The warehouse, a former truck depot, is on the grounds of Historic Fort Wayne. The five-star fort was built in the mid-1800s and some community leaders hope it could become a national park. (Bridge photo by Joel Kurth)

A century of Detroit treasure is stashed in a desolate trucking depot in the shadow of the Ambassador Bridge that connects the Motor City to Canada.

The warehouse has peeling paint, no signs and is so secret that creditors may have forgotten about it during Detroit’s bankruptcy that threatened the city’s assets.

Inside is 100,000 square-feet of catalogued artifacts and curios, including what’s been described as some of America’s rarest cars:  Concept cars; the first AMC Pacer to roll off the line in 1975; a Lincoln Mark IV specially made for auto legend Lee Iacocca in 1973, and a 1980 armor-plated Fleetwood Cadillac limousine used by former Mayor Coleman A. Young.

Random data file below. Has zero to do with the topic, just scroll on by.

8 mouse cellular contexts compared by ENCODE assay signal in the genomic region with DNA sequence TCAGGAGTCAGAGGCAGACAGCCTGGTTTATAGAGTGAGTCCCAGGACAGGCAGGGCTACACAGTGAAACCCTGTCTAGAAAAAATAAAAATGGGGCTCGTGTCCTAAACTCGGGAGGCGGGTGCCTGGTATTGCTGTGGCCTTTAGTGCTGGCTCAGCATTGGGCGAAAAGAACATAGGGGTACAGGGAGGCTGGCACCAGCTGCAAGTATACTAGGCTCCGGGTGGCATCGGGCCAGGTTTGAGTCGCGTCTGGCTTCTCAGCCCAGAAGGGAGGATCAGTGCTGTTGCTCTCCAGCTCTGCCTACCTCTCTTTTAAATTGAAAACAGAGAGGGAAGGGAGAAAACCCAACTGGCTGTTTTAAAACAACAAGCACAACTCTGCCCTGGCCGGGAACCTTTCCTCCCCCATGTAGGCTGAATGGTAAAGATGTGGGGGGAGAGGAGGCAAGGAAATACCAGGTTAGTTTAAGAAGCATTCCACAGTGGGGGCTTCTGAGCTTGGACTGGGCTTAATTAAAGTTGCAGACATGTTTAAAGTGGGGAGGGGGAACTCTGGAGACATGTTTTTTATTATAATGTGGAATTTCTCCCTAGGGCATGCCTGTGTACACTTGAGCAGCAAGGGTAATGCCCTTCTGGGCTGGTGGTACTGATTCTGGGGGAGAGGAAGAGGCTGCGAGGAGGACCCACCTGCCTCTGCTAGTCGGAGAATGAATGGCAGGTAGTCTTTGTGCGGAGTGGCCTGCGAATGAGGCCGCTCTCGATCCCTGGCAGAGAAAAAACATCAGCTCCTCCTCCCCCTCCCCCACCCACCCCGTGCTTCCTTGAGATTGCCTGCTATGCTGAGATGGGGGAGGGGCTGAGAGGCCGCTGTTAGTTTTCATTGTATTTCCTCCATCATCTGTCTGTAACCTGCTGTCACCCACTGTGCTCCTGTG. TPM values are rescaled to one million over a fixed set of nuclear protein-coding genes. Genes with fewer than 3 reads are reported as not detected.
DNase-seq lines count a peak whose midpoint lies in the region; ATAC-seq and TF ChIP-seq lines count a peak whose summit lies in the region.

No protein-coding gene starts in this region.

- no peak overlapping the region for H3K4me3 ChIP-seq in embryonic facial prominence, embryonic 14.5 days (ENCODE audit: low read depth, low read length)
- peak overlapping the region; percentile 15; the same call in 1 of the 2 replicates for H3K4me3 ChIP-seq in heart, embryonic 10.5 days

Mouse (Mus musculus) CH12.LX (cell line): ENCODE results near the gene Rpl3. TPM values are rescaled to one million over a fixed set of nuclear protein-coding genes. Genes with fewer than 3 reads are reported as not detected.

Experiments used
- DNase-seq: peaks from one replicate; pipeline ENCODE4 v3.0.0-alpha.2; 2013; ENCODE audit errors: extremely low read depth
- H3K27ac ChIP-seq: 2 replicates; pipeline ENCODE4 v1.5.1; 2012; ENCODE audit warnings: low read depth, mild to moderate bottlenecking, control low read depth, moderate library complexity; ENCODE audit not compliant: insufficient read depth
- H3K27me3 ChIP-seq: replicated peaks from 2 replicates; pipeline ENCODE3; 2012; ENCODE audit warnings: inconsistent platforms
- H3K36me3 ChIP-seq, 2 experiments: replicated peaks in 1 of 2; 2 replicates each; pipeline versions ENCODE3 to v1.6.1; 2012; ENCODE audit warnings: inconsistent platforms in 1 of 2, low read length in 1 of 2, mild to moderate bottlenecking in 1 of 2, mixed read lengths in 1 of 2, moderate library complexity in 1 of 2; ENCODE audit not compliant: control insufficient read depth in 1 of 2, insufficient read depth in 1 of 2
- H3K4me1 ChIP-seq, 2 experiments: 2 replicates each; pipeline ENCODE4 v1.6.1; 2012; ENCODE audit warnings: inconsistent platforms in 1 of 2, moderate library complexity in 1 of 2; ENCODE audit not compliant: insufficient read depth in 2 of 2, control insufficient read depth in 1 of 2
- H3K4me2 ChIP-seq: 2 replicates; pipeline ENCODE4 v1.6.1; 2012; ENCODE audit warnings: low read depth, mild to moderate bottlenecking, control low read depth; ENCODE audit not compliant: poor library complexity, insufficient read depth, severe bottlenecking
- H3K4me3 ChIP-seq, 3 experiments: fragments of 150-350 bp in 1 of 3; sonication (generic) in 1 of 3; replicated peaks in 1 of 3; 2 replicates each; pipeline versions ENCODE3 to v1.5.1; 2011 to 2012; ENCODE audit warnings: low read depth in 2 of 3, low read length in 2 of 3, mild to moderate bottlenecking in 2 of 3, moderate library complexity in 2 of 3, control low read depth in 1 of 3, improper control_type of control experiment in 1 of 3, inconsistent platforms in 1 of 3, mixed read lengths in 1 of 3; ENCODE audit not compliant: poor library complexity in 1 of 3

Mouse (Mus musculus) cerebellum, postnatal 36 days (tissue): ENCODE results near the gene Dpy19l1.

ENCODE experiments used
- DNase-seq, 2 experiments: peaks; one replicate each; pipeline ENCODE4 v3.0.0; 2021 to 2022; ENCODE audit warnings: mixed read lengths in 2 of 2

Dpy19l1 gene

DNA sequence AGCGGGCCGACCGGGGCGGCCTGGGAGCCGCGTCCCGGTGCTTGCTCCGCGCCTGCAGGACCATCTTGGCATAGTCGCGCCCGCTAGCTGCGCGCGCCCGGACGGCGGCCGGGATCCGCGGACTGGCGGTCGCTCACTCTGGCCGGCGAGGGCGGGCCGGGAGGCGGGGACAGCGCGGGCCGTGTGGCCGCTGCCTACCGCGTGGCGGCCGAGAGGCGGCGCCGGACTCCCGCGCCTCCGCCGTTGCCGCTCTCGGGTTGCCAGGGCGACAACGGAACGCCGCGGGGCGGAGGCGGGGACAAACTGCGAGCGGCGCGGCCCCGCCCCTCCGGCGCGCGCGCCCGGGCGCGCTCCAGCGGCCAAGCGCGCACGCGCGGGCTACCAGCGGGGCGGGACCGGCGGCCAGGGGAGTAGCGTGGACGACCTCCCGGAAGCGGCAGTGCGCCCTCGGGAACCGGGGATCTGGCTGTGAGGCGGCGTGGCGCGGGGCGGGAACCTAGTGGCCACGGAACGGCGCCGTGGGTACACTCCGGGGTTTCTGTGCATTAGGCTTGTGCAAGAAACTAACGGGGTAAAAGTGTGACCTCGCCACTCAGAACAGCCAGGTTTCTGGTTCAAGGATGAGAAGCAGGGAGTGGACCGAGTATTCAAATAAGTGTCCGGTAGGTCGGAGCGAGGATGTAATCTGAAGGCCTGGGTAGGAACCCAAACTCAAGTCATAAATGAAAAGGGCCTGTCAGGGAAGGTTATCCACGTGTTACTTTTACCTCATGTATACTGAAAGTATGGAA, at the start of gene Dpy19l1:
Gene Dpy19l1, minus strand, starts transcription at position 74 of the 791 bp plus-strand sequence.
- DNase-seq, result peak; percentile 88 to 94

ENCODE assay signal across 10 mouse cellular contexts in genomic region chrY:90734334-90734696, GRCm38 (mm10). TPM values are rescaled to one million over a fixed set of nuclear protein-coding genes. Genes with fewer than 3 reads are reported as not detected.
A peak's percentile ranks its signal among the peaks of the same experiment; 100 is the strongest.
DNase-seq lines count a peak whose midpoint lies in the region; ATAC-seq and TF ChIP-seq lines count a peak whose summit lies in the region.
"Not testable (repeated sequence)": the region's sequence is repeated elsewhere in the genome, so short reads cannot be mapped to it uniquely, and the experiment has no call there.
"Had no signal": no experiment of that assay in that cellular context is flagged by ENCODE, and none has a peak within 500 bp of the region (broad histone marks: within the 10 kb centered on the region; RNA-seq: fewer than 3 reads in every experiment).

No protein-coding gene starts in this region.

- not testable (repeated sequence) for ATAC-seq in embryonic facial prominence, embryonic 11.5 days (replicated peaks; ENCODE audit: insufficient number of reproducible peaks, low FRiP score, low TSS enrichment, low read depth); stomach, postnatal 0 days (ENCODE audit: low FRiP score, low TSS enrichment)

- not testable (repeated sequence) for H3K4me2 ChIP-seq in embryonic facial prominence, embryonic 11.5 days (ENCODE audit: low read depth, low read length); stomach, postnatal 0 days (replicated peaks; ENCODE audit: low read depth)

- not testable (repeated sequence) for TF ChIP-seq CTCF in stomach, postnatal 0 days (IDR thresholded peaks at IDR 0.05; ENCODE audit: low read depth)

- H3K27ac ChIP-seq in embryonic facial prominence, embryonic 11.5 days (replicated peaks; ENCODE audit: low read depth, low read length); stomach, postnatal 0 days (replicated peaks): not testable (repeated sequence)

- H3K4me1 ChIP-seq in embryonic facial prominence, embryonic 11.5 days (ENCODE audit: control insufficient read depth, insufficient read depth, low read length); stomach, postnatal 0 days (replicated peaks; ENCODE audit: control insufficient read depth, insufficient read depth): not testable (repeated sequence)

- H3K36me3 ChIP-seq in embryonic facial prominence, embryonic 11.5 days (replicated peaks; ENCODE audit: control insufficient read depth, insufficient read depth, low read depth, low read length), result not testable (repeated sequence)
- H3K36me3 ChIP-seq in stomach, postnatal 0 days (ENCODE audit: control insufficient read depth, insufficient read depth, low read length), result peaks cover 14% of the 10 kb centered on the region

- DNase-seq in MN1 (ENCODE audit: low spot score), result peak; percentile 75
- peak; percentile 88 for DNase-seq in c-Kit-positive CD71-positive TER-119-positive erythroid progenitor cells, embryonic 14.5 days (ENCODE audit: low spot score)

Most of the 50 cars are encased in giant inflatable bubbles to protect the vehicles because that wing of the warehouse lacks heat, said Jeremy Dimick, manager of collections for the Detroit Historical Society, which safeguards the collection owned by the City of Detroit.

Related: Michigan leaders want to make crumbling Detroit fort into national park
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Photos: A truck ferry offers a rare, gorgeous glimpse of Detroit River​

“We’re pretty discreet here,” Dimick said. “I think they forgot about all this during the bankruptcy.”

The secret may be out soon. The building is part of quiet discussions among state and city leaders over what to do with land on the periphery of the Gordie Howe International Bridge, a span from Southwest Detroit across the Detroit River to Windsor, Ontario, whose construction is planned to start this fall.

The warehouse is part of Historic Fort Wayne, a mid-19th-century complex that was built for a war that never came. Now owned by the City of Detroit, the grounds include the Midwest’s only star-shaped fort and 39 buildings in various states of disrepair.